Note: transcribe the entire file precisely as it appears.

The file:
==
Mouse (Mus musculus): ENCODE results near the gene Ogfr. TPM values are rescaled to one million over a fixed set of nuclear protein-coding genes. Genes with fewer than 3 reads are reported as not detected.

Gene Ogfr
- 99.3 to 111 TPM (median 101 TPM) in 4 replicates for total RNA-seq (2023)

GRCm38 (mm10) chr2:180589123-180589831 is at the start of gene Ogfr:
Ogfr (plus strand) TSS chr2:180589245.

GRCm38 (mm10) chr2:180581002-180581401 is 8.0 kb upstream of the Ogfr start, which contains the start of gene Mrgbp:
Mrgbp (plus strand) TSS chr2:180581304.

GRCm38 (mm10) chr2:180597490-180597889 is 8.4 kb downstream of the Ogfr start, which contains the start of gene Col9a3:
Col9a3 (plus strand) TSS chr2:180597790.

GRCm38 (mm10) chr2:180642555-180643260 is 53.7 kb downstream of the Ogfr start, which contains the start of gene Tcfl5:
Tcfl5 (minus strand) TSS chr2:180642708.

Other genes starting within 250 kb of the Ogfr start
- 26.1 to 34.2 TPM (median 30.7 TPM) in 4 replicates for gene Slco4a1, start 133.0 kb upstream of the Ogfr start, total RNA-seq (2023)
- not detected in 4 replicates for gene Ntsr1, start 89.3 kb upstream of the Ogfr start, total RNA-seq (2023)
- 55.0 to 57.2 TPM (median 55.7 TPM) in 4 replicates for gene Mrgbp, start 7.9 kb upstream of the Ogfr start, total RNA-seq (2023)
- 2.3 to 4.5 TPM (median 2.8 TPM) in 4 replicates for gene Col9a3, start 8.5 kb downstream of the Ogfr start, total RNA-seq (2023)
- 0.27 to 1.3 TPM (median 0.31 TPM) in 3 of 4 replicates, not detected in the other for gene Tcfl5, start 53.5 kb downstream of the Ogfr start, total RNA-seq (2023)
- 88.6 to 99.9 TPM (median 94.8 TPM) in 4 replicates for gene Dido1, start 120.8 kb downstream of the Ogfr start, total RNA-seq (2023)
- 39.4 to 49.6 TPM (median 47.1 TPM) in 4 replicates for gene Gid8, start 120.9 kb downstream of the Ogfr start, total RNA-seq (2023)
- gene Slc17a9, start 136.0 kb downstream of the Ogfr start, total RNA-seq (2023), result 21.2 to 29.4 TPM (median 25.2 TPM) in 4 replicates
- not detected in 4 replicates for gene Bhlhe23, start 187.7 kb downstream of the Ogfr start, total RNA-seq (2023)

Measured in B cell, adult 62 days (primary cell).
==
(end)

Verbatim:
Mouse (Mus musculus): ENCODE results near the gene Ogfr. TPM values are rescaled to one million over a fixed set of nuclear protein-coding genes. Genes with fewer than 3 reads are reported as not detected.

Gene Ogfr
- 99.3 to 111 TPM (median 101 TPM) in 4 replicates for total RNA-seq (2023)

GRCm38 (mm10) chr2:180589123-180589831 is at the start of gene Ogfr:
Ogfr (plus strand) TSS chr2:180589245.

GRCm38 (mm10) chr2:180581002-180581401 is 8.0 kb upstream of the Ogfr start, which contains the start of gene Mrgbp:
Mrgbp (plus strand) TSS chr2:180581304.

GRCm38 (mm10) chr2:180597490-180597889 is 8.4 kb downstream of the Ogfr start, which contains the start of gene Col9a3:
Col9a3 (plus strand) TSS chr2:180597790.

GRCm38 (mm10) chr2:180642555-180643260 is 53.7 kb downstream of the Ogfr start, which contains the start of gene Tcfl5:
Tcfl5 (minus strand) TSS chr2:180642708.

Other genes starting within 250 kb of the Ogfr start
- 26.1 to 34.2 TPM (median 30.7 TPM) in 4 replicates for gene Slco4a1, start 133.0 kb upstream of the Ogfr start, total RNA-seq (2023)
- not detected in 4 replicates for gene Ntsr1, start 89.3 kb upstream of the Ogfr start, total RNA-seq (2023)
- 55.0 to 57.2 TPM (median 55.7 TPM) in 4 replicates for gene Mrgbp, start 7.9 kb upstream of the Ogfr start, total RNA-seq (2023)
- 2.3 to 4.5 TPM (median 2.8 TPM) in 4 replicates for gene Col9a3, start 8.5 kb downstream of the Ogfr start, total RNA-seq (2023)
- 0.27 to 1.3 TPM (median 0.31 TPM) in 3 of 4 replicates, not detected in the other for gene Tcfl5, start 53.5 kb downstream of the Ogfr start, total RNA-seq (2023)
- 88.6 to 99.9 TPM (median 94.8 TPM) in 4 replicates for gene Dido1, start 120.8 kb downstream of the Ogfr start, total RNA-seq (2023)
- 39.4 to 49.6 TPM (median 47.1 TPM) in 4 replicates for gene Gid8, start 120.9 kb downstream of the Ogfr start, total RNA-seq (2023)
- gene Slc17a9, start 136.0 kb downstream of the Ogfr start, total RNA-seq (2023), result 21.2 to 29.4 TPM (median 25.2 TPM) in 4 replicates
- not detected in 4 replicates for gene Bhlhe23, start 187.7 kb downstream of the Ogfr start, total RNA-seq (2023)

Measured in B cell, adult 62 days (primary cell).